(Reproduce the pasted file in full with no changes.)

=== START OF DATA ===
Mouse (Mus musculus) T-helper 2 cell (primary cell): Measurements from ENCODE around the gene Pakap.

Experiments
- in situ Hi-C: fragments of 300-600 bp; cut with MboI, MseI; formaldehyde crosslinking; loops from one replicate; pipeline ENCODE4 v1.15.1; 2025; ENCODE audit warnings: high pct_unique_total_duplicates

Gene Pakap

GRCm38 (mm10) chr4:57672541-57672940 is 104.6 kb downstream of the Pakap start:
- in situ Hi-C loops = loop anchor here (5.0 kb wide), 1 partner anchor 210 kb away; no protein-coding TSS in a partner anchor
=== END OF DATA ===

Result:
Mouse (Mus musculus) T-helper 2 cell (primary cell): Measurements from ENCODE around the gene Pakap.

Experiments
- in situ Hi-C: fragments of 300-600 bp; cut with MboI, MseI; formaldehyde crosslinking; loops from one replicate; pipeline ENCODE4 v1.15.1; 2025; ENCODE audit warnings: high pct_unique_total_duplicates

Gene Pakap

GRCm38 (mm10) chr4:57672541-57672940 is 104.6 kb downstream of the Pakap start:
- in situ Hi-C loops = loop anchor here (5.0 kb wide), 1 partner anchor 210 kb away; no protein-coding TSS in a partner anchor